• If you do not have Meyer Lemons, you may use regular lemons. Meyer Lemons have a slightly less acidic taste and are sweeter than regular lemons. You may need to adjust the amount of sugar you use if you use regular lemons.
  • Salt is not necessary, but it helps to round out the flavors.
  • You can experiment with other berries-it’s not limited to strawberries.

What’s your favorite way to use Jam? I need some ideas!! 


Last week I told the first part of Zoey’s birth story, you can go read that HERE. I bring you Part Two!

Birth


By 10pm, I’m laboring pretty hard. Contraction are right one top of each other. Time seems to be moving so slowly- or perhaps time has essentially stopped. I’ve never experience time stopping before, or the ability to not care about the time. It was rather supernatural. My midwife checked me at some point after 10. I had not progressed at all- despite being in very active labor. It was at this point our midwife suggested we go to the hospital. I had not cried one time since labor began nearly 4 days ago. I broke down. I was so fearful of the hospital. I did not want to go. Nancy talked with Luis and my Mom and they decided it was best I transfer. I felt defeated.

Remember when I said the car ride to the birthing center was the worst, well I lied. The ride to Hospital was the worst car ride ever. I had an I.V. in my arm, was in FULL ON LABOR, riding in a bouncy Subaru, down a county back-road, in the middle of the night. And, my midwife stopped for gas! As rough as that was, I survived. It’s always funny looking back and realizing silly things bothered you!

I’m not entirely sure what time we got to the hospital, but they made me sit in a wheelchair, which was so awful. I did not want to sit- what pregnant woman in labor wants to sit down!? I am admitted into the birth center. I’m taken to my room, the poke and prod. One of the nurses was actually my elementary school nurse from when I was in 2nd grade! How crazy is that! Once they check all of my vitals, they let me walk around the Maternity hall. I meet Dr. Smith, who would be delivering my baby. He starts talking to me in the middle of a contraction, I mean really, c’mon! I remember the nurse telling him to stop talking until my contraction was done. He starts explaining to me that they’re going to break my water, if that doesn’t work they will have to insert a fetal monitor to make sure the contractions are working. If that doesn’t work, then a C-section. It baffled me that before my water was even broke, they mentioned a C-section. “Failure to Progress” or prolonged labor is the #1 cause of unplanned C-sections in the US. This could be my fate if I let the doctor tell me what to do. I said no C-section, it was not an option unless our lives were in danger!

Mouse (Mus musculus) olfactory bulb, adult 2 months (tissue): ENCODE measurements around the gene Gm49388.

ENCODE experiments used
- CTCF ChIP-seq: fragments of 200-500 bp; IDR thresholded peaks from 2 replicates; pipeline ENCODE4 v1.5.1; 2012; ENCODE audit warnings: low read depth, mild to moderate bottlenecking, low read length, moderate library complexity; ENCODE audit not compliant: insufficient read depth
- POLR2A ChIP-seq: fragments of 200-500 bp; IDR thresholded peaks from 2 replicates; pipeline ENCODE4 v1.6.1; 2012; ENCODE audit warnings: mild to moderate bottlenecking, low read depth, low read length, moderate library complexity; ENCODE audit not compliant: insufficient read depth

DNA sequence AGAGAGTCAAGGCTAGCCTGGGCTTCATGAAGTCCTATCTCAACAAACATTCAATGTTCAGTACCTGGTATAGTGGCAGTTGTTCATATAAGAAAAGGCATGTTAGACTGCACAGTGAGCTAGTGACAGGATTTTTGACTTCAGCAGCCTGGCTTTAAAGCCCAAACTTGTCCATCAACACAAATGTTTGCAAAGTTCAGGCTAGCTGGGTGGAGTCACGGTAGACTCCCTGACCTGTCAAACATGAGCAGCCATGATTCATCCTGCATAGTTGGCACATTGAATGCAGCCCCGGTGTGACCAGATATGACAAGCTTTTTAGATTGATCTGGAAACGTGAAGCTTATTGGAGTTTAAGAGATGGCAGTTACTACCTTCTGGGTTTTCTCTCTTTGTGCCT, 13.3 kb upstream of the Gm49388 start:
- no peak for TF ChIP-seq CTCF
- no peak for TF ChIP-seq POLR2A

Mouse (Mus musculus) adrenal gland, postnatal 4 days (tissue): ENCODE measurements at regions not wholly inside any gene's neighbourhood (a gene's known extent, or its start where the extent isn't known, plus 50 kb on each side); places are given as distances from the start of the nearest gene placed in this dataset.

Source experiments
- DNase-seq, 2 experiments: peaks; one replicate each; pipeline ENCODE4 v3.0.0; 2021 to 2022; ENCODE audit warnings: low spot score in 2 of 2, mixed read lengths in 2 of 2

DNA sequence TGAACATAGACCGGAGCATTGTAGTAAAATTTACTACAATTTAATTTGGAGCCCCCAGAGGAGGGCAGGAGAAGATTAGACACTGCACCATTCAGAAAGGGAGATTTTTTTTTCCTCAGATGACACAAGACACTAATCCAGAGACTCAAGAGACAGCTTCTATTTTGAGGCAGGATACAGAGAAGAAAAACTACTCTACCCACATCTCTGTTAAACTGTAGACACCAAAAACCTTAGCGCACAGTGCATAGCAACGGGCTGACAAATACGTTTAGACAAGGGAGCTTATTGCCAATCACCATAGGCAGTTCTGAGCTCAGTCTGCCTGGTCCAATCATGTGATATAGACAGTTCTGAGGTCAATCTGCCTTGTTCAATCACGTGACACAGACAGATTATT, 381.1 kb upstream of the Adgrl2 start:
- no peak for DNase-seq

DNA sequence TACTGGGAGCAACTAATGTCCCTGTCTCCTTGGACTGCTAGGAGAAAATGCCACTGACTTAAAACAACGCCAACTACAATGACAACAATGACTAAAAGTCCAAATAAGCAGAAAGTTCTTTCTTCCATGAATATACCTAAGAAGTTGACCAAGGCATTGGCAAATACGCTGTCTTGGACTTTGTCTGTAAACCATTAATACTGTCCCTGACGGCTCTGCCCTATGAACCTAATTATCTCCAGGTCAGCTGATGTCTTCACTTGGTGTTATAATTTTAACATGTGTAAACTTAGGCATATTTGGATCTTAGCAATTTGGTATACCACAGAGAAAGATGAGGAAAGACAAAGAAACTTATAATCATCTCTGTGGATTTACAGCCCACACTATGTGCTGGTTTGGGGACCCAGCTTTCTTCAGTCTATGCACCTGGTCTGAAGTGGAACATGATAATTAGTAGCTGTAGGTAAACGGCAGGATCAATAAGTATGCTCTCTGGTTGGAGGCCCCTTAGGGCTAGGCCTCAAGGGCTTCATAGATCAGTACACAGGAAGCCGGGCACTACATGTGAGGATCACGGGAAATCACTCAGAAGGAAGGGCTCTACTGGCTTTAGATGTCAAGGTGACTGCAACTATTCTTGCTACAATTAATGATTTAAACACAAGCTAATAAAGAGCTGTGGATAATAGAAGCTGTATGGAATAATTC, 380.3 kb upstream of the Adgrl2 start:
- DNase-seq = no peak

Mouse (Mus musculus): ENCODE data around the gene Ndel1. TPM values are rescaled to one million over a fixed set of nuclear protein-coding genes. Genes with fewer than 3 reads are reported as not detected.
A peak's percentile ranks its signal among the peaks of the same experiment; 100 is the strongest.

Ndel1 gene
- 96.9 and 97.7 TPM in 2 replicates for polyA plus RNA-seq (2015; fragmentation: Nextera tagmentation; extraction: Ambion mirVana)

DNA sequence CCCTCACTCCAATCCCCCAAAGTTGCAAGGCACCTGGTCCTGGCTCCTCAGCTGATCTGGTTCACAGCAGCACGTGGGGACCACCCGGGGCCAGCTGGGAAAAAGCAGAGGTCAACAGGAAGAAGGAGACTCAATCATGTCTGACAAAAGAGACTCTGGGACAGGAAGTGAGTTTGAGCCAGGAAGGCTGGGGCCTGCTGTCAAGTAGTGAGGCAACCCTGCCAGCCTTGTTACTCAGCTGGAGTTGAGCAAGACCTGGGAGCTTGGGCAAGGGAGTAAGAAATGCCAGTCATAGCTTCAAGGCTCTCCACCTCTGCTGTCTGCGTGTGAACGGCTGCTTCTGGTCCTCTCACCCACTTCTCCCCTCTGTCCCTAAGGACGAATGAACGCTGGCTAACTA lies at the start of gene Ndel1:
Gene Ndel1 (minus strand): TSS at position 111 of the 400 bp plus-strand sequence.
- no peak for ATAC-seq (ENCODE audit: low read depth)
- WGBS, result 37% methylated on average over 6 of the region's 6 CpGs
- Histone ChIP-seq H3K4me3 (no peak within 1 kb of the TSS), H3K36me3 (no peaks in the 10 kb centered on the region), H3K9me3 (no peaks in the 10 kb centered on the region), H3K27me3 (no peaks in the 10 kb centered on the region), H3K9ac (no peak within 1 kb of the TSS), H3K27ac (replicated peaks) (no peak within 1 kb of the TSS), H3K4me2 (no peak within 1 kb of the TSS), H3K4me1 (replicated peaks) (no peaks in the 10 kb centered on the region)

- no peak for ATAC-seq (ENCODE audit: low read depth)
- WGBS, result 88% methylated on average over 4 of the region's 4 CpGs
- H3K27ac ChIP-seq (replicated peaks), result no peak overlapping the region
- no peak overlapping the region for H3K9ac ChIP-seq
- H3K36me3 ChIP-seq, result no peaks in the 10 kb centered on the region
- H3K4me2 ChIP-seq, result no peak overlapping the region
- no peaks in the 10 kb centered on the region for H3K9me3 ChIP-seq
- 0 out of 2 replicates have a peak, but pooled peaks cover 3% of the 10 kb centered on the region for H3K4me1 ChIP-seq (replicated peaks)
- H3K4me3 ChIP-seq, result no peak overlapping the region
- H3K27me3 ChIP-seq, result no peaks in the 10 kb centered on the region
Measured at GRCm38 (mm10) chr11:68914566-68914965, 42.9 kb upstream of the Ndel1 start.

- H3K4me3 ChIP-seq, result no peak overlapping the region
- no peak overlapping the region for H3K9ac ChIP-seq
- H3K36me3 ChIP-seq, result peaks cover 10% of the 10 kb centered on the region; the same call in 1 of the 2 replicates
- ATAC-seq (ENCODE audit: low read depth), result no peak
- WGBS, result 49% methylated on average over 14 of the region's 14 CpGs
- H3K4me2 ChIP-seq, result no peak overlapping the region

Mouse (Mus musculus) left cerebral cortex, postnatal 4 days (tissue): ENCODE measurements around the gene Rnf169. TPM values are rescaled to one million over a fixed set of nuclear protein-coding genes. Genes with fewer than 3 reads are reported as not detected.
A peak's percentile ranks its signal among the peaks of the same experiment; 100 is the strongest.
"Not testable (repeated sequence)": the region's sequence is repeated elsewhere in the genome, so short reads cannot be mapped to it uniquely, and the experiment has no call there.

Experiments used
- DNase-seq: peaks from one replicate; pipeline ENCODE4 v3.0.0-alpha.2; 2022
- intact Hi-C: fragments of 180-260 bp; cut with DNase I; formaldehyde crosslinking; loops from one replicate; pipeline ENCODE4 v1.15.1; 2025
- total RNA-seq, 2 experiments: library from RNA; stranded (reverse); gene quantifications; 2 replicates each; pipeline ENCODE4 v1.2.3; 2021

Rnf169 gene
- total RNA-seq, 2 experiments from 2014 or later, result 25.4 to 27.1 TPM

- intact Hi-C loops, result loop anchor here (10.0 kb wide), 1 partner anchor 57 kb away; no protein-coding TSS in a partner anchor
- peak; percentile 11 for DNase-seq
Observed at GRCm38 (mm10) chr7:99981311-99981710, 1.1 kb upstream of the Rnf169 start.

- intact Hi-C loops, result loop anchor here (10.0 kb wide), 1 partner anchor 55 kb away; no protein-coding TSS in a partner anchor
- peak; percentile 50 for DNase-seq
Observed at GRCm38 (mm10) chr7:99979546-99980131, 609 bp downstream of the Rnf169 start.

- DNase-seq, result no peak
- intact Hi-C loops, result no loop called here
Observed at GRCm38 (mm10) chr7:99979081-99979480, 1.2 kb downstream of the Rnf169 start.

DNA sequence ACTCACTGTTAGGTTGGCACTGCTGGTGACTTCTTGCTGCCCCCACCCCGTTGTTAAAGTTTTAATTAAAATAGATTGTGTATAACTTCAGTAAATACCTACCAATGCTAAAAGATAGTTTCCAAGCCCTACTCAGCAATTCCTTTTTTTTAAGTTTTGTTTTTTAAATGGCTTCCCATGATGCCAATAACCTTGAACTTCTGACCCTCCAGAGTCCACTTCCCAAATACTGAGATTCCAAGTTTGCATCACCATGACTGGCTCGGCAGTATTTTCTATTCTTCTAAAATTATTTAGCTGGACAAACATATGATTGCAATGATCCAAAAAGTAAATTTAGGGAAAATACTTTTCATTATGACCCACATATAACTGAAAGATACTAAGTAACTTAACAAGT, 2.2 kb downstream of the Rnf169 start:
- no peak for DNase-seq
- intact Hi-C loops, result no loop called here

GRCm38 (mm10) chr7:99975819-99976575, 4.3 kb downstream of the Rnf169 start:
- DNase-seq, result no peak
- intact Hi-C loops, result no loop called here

They break my water. I instantly dilated to 5cm. I get in the tub and dilate another cm. Things were mooing quickly. When I was done in the tub, I asked for meds. I knew my body was exhausted from 4+ days of labor. If I didn’t get some rest, I would have to have a C-section. I remember asking the nurse to give me a smaller dose of an epidural and she said “Sweetie, there’s only one dose.”  By the time I got the epidural I was beginning transition. They told me to sit (REALLY AGAIN?!?!) on the edge of the bed and not move. It was nearly impossible to sit still.


Don’t miss the conclusion to Zoey’s Birth Story next week! Subscribe to My Granola Home via Email or follow me on Facebook, Twitter and Pinterest!


ThymeChicken Roasted chicken is a staple in our house. There is nothing so simple, delicious and inexpensive as a whole roasted chicken. It’s a one-pot dish that feeds on for days. Not to mention- nothing goes to waste if you make use of the bones and gizzards. For some reason, people are intimidated by roasting a whole chicken. I’m not sure why- it’s really fairly simple. Here’s one of my favorite ways to prepare a whole chicken:


Ingredients:

  • 1 whole pastured chicken
  • 3-5 cloves or garlic, crushed (you don’t even need to take the skins off!)
  • Liberal amount of unrefined salt
  • 1-2 teaspoons dried thyme
  • 1-2 teaspoons fresh ground pepper
  • 1-2 Large sweet potatoes, peeled and cubed
  • 1 C sliced crimini mushrooms
  • 1/3 C bone broth or chicken stock
  • Butcher’s twine, optional
  • Olive oil or melted butter